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Three things we need to hear from Petraeus

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  • Members of Congress plan a 'big-time dive' on issues surrounding David Petraeus’ resignation
  • What questions do you hope Petraeus answers when he testifies on Friday?

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Three things we need to hear from Petraeus

David Petraeus breaks his silence to HLN’s Kyra Philips. Read her full description of their conversations right here.

Editor’s Note: Ryan Smith is a lawyer and anchor of Evening Express. You can watch him weeknights 5-7 p.m. ET on HLN.

Former CIA Director David Petraeus is set to testify at a closed-door session of Congress on Friday. Senator Dianne Feinstein of California tells CNN that his testimony will focus only on Benghazi and not the affair with Paula Broadwell. 

“Our hearings are on Benghazi and the intelligence that preceded Benghazi and the intelligence that determined the security,” she said.

Now, before Petraeus testifies, his lawyers could meet with members of Congress to discuss what is or is not fair game. Congress wants the retired general to be forthcoming about Libya, but they can’t just ask him any question. 

Watch: Who’s who in the Petraeus scandal

Why won’t he have to talk about the scandal? For Congress, that isn’t related to what happened in Benghazi. This is not a hearing on the scandal. It’s about the events leading up to and during the attack on the U.S. consulate. For Congress, at this time anyway, the scandal is simply not relevant to the attack.  Also, keep in mind that Petraeus is coming forward voluntarily. He cannot be forced to answer any questions that could incriminate him. It helps Petraeus’ case to come forward to answer questions from Congress, especially on whether he feels his staff did the right thing.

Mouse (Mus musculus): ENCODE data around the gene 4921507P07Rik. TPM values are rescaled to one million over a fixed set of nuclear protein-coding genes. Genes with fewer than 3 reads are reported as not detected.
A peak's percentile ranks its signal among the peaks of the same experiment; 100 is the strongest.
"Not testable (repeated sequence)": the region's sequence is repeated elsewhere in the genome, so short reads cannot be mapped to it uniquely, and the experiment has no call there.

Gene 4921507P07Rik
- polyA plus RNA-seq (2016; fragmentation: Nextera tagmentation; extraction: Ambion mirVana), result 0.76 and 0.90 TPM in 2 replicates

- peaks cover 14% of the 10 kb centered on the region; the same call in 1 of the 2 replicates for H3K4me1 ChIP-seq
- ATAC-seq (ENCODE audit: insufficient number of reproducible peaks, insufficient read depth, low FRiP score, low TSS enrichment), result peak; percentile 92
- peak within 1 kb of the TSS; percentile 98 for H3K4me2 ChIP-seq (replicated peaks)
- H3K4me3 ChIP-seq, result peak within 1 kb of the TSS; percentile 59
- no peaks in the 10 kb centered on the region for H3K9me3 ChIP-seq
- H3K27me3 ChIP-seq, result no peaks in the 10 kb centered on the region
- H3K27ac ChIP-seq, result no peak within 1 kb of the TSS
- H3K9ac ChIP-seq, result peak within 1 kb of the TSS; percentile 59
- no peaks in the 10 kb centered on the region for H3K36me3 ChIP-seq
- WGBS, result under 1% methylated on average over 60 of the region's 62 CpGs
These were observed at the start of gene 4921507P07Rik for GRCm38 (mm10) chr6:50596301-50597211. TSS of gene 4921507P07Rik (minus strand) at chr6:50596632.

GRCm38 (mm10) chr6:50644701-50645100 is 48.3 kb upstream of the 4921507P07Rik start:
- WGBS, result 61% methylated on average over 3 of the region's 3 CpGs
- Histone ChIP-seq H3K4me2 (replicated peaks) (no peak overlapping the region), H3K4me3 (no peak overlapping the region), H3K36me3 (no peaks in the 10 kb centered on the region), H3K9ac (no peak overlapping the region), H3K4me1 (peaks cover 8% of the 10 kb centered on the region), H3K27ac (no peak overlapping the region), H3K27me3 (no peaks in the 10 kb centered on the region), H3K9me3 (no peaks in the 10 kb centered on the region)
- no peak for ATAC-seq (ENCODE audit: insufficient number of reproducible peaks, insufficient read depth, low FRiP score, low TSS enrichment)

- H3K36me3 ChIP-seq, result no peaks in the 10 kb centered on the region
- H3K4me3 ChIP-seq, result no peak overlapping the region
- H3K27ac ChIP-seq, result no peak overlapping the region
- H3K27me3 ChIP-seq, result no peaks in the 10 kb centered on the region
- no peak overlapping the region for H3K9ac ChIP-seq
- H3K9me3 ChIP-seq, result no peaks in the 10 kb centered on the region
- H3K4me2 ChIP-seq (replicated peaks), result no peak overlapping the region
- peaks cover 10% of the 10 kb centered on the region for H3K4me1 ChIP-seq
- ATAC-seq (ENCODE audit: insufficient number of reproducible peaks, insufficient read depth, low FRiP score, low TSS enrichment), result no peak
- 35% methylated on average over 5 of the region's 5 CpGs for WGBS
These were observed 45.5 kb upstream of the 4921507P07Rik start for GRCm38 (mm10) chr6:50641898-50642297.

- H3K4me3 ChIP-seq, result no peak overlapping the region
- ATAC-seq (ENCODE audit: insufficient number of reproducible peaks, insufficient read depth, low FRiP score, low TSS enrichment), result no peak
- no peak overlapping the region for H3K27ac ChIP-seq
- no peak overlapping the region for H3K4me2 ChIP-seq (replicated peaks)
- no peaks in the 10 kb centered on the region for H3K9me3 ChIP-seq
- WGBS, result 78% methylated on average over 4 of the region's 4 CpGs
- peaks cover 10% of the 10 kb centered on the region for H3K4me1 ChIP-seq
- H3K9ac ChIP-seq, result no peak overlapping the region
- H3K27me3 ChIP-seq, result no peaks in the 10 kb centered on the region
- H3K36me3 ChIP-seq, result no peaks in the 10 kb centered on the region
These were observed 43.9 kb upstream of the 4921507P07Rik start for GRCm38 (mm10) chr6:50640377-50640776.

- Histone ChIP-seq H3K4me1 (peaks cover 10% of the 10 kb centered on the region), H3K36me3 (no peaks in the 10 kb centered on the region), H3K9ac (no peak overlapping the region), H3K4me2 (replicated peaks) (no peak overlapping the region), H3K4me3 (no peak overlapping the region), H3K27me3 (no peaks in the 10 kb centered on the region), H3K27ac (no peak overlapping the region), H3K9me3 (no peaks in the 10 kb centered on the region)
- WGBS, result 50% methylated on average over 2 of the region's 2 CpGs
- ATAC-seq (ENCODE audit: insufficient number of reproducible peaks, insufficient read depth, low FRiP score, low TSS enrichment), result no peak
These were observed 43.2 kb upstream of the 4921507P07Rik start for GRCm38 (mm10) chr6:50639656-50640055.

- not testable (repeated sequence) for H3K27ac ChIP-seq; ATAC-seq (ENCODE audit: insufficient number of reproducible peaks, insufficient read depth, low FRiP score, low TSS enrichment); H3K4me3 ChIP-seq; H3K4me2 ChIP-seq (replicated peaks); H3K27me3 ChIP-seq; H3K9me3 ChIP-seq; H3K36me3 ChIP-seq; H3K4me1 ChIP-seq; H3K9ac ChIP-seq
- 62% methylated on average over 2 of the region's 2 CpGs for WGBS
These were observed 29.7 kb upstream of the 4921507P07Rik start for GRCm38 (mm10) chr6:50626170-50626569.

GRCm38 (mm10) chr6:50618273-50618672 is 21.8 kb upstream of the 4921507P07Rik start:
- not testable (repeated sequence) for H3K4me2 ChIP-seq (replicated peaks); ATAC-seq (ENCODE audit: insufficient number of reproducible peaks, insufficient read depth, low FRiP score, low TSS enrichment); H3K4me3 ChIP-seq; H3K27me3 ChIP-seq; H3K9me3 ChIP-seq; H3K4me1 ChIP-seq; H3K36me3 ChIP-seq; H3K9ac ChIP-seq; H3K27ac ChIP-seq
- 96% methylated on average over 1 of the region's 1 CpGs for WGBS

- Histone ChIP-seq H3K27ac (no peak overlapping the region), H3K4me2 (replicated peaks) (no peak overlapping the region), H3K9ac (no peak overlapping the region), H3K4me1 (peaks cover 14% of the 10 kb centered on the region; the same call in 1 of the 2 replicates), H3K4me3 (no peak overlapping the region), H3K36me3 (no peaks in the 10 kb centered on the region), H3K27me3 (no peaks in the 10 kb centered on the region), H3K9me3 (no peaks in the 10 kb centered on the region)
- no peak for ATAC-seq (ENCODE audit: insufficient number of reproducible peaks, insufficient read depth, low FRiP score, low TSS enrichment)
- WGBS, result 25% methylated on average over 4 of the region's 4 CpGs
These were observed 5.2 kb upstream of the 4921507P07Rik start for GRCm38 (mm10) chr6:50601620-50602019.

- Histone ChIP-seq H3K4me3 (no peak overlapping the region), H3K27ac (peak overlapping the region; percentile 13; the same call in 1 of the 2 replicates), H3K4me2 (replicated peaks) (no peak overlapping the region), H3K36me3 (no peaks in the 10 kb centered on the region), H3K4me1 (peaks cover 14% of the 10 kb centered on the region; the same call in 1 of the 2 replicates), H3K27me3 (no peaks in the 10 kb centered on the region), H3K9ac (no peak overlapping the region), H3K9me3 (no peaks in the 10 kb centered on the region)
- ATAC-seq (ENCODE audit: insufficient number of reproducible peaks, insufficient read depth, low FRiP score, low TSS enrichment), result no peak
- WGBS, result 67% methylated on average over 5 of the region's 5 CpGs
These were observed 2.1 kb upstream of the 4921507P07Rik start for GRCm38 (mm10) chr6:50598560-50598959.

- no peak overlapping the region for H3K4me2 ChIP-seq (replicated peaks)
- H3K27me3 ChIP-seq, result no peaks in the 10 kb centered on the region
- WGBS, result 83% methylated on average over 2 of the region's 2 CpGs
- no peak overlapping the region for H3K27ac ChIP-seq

If all questions were “fair game” on Friday, here are the three things I would want to hear:

What does he know about Paula Broadwell’s possible possession of classified military material at her home?  At some point, Petraeus should be questioned on every piece of information secured from that home, no matter how small. If she had confidential information in her possession, did she get it from David Petraeus?

Read: We answer your top 5 questions about the scandal

When did he write the letter to a D.C. Superior Court judge to boost the custody claims of Jill Kelley’s sister?  While off limits on Friday, it could point to Petraeus’ judgment. During an attack on Americans in a foreign country, was he distracted by helping a woman with her custody battle? On the flip side, if I was his lawyer, I would argue the letter took so little effort that it did not interfere with his duties; the CIA Director handles countless issues every day, including personal matters, and this, by no means, distracts him from his duty to the CIA. Also, there could be other explanations. For example, he could have dictated the letter at an earlier date.

Did he, at any time, disclose any information to Paula Broadwell? I wonder if Congress could try to ask this to ensure he did not share any information. It could be relevant. The statement a month ago by Broadwell that the four Americans were killed in an attempt to free Libyan men from a CIA annex is perplexing. It was denied by the CIA, but where did she get that information that was not “vetted”?  If it’s discovered she learned of this theory from Petraeus, could he have compromised the integrity of the office? 

What questions would you want him to answer during his testimony?

Watch HLN’s Evening Express 5-7 p.m. ET on HLN.

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